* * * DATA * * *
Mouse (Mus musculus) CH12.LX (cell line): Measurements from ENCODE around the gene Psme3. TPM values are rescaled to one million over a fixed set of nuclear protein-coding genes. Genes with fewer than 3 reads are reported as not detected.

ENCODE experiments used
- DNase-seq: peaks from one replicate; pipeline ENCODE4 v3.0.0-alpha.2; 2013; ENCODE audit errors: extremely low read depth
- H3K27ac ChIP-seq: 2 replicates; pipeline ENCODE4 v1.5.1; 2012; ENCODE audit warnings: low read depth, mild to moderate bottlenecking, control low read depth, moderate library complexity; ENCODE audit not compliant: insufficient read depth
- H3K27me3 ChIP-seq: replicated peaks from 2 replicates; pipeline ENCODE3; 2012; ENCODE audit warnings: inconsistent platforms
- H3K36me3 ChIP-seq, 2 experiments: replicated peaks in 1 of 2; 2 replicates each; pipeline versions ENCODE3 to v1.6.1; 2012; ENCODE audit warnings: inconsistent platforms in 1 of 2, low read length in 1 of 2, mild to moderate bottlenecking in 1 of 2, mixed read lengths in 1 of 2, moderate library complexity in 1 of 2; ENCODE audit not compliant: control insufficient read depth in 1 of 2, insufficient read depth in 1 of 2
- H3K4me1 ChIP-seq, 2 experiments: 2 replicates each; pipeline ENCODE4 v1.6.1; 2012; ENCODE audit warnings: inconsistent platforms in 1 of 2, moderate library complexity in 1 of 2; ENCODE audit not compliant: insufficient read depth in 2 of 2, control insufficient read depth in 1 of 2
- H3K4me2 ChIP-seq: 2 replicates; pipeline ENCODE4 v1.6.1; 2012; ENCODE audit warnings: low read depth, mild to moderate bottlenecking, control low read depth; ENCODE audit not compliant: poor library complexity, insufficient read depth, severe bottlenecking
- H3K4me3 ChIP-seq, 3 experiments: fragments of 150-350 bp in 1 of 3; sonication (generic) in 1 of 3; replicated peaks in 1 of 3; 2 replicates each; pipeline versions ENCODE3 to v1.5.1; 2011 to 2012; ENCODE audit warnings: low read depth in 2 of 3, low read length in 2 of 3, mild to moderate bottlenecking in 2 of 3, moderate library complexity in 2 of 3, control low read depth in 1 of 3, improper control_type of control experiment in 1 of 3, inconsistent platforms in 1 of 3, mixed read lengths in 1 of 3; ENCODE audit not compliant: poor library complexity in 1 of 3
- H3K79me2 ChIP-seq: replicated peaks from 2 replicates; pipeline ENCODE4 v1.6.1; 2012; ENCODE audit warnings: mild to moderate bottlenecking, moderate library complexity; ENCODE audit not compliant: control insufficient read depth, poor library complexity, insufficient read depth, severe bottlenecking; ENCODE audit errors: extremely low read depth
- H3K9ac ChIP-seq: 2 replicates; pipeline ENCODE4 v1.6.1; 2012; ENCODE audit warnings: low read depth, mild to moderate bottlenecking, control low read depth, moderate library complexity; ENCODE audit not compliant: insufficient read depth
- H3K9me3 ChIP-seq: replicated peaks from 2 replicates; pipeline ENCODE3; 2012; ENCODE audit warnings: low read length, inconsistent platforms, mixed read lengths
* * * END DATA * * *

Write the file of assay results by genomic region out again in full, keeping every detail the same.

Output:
Mouse (Mus musculus) CH12.LX (cell line): Measurements from ENCODE around the gene Psme3. TPM values are rescaled to one million over a fixed set of nuclear protein-coding genes. Genes with fewer than 3 reads are reported as not detected.

ENCODE experiments used
- DNase-seq: peaks from one replicate; pipeline ENCODE4 v3.0.0-alpha.2; 2013; ENCODE audit errors: extremely low read depth
- H3K27ac ChIP-seq: 2 replicates; pipeline ENCODE4 v1.5.1; 2012; ENCODE audit warnings: low read depth, mild to moderate bottlenecking, control low read depth, moderate library complexity; ENCODE audit not compliant: insufficient read depth
- H3K27me3 ChIP-seq: replicated peaks from 2 replicates; pipeline ENCODE3; 2012; ENCODE audit warnings: inconsistent platforms
- H3K36me3 ChIP-seq, 2 experiments: replicated peaks in 1 of 2; 2 replicates each; pipeline versions ENCODE3 to v1.6.1; 2012; ENCODE audit warnings: inconsistent platforms in 1 of 2, low read length in 1 of 2, mild to moderate bottlenecking in 1 of 2, mixed read lengths in 1 of 2, moderate library complexity in 1 of 2; ENCODE audit not compliant: control insufficient read depth in 1 of 2, insufficient read depth in 1 of 2
- H3K4me1 ChIP-seq, 2 experiments: 2 replicates each; pipeline ENCODE4 v1.6.1; 2012; ENCODE audit warnings: inconsistent platforms in 1 of 2, moderate library complexity in 1 of 2; ENCODE audit not compliant: insufficient read depth in 2 of 2, control insufficient read depth in 1 of 2
- H3K4me2 ChIP-seq: 2 replicates; pipeline ENCODE4 v1.6.1; 2012; ENCODE audit warnings: low read depth, mild to moderate bottlenecking, control low read depth; ENCODE audit not compliant: poor library complexity, insufficient read depth, severe bottlenecking
- H3K4me3 ChIP-seq, 3 experiments: fragments of 150-350 bp in 1 of 3; sonication (generic) in 1 of 3; replicated peaks in 1 of 3; 2 replicates each; pipeline versions ENCODE3 to v1.5.1; 2011 to 2012; ENCODE audit warnings: low read depth in 2 of 3, low read length in 2 of 3, mild to moderate bottlenecking in 2 of 3, moderate library complexity in 2 of 3, control low read depth in 1 of 3, improper control_type of control experiment in 1 of 3, inconsistent platforms in 1 of 3, mixed read lengths in 1 of 3; ENCODE audit not compliant: poor library complexity in 1 of 3
- H3K79me2 ChIP-seq: replicated peaks from 2 replicates; pipeline ENCODE4 v1.6.1; 2012; ENCODE audit warnings: mild to moderate bottlenecking, moderate library complexity; ENCODE audit not compliant: control insufficient read depth, poor library complexity, insufficient read depth, severe bottlenecking; ENCODE audit errors: extremely low read depth
- H3K9ac ChIP-seq: 2 replicates; pipeline ENCODE4 v1.6.1; 2012; ENCODE audit warnings: low read depth, mild to moderate bottlenecking, control low read depth, moderate library complexity; ENCODE audit not compliant: insufficient read depth
- H3K9me3 ChIP-seq: replicated peaks from 2 replicates; pipeline ENCODE3; 2012; ENCODE audit warnings: low read length, inconsistent platforms, mixed read lengths